How do you go about choosing which artists to work with?

Artiq’s ethos is to work with artists across all stages of their career. Our selection process is symbiotic with the client. Often there will be an interior designer involved and they may have an idea of what they want, but we’ll show them a lot more and maybe push the boundaries a bit.

What advice do you have for young artists trying to make a commercial success?

It’s their business, artists are entreprene­urs. By the basic definition of an entreprene­ur, they’re taking something of a certain value, doing something to it and making it more valuable. If they are looking at becoming commercial­ly successful, that’s an important mind shift they need to get into. Presentati­on is vital, as is consistenc­y and presentati­on. Don’t submit 50 pieces, submit five, and make sure they’re consistent and beautiful.

What’s your advice for the average consumer buying art as an investment?

You have to really like it because you’re going to have to live with it. If the artist does well long term, fantastic. If not, then I am supporting the cultural heritage of this specific artist in the short term, and hopefully have been able to help them with six months of studio fees.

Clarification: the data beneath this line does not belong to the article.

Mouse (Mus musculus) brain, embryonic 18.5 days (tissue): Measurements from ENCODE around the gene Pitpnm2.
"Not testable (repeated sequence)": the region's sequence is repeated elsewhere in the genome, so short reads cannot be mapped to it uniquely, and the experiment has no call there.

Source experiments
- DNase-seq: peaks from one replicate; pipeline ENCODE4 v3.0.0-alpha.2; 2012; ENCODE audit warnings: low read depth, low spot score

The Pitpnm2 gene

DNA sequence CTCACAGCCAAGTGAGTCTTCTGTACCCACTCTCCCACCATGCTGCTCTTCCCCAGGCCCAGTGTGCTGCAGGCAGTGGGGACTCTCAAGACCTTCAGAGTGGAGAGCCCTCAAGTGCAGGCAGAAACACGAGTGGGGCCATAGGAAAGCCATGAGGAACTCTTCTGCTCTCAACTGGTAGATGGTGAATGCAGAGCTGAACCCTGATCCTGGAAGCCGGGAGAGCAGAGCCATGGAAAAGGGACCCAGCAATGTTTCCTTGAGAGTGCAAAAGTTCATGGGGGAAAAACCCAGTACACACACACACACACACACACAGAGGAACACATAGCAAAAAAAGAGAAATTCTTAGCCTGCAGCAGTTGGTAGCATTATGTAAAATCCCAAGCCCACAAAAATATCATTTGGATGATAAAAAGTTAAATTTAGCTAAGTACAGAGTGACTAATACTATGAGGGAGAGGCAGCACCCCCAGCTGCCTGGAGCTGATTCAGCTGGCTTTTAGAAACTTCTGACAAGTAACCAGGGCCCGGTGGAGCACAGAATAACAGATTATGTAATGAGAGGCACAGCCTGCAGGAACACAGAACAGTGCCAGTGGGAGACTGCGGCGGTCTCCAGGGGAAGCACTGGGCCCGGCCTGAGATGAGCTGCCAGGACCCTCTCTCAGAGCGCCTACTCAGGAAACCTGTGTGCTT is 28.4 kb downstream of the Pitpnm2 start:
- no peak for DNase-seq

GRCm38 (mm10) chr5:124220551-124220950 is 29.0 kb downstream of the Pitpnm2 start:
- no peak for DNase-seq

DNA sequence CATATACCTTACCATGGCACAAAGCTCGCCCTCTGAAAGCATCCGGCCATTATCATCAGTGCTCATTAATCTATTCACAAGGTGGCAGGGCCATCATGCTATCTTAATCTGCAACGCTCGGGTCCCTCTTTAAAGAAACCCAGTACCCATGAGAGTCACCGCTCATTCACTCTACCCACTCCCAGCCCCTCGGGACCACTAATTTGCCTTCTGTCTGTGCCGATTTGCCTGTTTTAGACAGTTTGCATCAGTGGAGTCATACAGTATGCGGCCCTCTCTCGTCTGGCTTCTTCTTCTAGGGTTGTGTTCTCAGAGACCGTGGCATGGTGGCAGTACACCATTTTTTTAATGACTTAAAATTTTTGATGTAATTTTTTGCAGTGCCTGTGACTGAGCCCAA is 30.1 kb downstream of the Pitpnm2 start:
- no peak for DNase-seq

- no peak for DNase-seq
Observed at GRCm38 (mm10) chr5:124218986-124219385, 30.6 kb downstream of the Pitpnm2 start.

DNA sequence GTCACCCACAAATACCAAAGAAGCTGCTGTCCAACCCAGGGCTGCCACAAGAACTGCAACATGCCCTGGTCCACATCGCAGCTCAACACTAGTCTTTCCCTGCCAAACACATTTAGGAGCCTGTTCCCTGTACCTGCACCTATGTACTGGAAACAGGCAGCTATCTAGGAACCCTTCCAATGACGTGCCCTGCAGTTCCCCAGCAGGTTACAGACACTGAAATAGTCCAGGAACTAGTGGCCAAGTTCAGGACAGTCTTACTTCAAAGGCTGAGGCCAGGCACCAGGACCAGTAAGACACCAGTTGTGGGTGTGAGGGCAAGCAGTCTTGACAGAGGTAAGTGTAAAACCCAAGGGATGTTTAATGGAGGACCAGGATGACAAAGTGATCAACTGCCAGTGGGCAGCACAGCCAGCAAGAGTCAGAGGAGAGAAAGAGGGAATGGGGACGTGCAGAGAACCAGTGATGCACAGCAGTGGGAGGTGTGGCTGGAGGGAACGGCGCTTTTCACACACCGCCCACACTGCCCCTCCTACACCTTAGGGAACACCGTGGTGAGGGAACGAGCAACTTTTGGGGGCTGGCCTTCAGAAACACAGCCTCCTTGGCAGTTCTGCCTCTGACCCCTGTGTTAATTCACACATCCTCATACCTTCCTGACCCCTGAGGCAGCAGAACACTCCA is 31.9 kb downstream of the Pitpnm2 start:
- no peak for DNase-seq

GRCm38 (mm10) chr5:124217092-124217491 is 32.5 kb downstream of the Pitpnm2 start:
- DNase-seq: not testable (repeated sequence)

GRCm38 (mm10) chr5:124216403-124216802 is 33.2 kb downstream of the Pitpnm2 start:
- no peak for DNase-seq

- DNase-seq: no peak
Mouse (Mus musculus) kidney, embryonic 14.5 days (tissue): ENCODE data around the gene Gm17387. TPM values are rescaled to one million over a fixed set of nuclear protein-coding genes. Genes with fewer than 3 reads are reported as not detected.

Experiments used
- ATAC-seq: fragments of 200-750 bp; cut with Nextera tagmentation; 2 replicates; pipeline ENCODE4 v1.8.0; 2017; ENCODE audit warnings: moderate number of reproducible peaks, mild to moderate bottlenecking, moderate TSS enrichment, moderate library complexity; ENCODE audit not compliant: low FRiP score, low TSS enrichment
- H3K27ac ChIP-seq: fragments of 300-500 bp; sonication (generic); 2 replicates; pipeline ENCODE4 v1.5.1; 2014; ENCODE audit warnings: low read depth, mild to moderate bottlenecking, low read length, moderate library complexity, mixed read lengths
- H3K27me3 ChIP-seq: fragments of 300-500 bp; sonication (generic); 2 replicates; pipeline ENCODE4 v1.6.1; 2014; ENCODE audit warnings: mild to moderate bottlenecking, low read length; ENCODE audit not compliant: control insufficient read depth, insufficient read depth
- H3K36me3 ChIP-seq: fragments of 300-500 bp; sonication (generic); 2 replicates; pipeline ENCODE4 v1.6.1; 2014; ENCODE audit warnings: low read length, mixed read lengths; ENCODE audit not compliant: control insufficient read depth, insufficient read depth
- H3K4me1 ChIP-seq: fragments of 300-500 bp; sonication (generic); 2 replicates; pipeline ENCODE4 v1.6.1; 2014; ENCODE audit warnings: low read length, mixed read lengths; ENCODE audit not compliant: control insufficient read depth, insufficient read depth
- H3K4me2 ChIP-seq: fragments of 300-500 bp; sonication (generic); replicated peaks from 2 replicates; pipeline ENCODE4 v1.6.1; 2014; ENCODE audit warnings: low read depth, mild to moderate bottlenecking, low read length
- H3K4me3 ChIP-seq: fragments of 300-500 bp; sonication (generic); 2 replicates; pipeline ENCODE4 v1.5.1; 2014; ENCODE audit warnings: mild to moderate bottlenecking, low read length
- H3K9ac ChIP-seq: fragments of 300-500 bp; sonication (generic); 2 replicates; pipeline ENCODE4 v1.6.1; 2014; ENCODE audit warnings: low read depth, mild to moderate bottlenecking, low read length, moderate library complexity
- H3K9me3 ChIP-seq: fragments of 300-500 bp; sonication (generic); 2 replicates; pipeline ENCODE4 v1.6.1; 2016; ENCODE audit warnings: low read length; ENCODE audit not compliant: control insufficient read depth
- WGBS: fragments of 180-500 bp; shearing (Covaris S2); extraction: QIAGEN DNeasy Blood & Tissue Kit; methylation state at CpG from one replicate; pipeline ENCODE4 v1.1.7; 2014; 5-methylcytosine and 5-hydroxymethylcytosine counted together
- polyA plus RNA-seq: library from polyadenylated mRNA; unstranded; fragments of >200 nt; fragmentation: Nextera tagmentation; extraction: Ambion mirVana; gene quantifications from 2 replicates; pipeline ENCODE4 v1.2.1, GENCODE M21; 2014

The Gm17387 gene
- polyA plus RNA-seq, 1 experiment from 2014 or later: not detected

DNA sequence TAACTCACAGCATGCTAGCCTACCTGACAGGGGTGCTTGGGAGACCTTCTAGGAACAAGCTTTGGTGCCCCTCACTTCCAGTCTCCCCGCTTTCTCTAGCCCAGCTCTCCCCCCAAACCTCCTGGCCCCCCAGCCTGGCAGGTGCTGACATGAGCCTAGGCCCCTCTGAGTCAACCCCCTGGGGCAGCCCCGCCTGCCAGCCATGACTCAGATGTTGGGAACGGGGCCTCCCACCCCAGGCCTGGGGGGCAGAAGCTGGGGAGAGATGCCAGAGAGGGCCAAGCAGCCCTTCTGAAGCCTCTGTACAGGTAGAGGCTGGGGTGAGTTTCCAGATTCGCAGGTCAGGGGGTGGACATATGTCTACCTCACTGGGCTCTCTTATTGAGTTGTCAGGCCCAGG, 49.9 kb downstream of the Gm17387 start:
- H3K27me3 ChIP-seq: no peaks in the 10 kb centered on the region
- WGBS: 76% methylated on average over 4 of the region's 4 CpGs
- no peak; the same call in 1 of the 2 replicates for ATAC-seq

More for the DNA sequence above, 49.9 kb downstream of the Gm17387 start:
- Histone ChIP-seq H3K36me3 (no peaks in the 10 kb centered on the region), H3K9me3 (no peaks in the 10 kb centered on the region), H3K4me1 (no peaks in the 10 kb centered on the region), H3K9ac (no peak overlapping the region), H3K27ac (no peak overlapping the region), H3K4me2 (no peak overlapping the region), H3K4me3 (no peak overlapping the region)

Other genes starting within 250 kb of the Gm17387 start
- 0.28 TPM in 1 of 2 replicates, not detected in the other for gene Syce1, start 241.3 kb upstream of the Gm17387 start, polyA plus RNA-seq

What’s been the best part of the past decade?

In June this year, we launched the exhibition Queer Frontiers in Soho. It was an exhibition of about 25 LGBTQ and ally artists from a huge internatio­nal spread: Brazil, Spain, Eastern Europe, Camden and Bristol. We raised £ 27,000 for the Albert Kennedy Trust. The event was supported by Hiscox Insurance and Robert Hiscox spoke at our opening. He’s a big deal in the art world.

How have your experience­s as a gay man influenced your business- management style?

We got the whole team together in 2017 to create a culture guide to identify what it meant to work at Artiq. Fundamenta­lly, it has seven points and one is inclusivit­y. We have a very open and inclusive culture. We also give people the opportunit­y to question the directors at our quarterly meetings.

Plus, we always pay people to work. That may sound obvious to most people, but unpaid internship­s are endemic in the arts and cultural industries, or doing work just for the exposure. Not good, either way. We pay the living wage for those who join our formal internship programme, which runs annually. We also practise what we preach, so downstairs in the communal working space with the other offices in the building, we have an exhibition that changes every three months. Our next collection is called Gaze and is by female and non- binary artists. We want to highlight different communitie­s with art.

What challenges do you forsee Artiq facing?

At the moment, it’s lovely and great and we’re growing quickly. We grew 42 per cent last year and we intend on growing at the same rate this year. But one of the big challenges is going to be maintainin­g the sort of team dynamic and culture as we gain more people and we do more internatio­nal work.

“I worked at a chippy until I’d earned enough to pay myself a wage”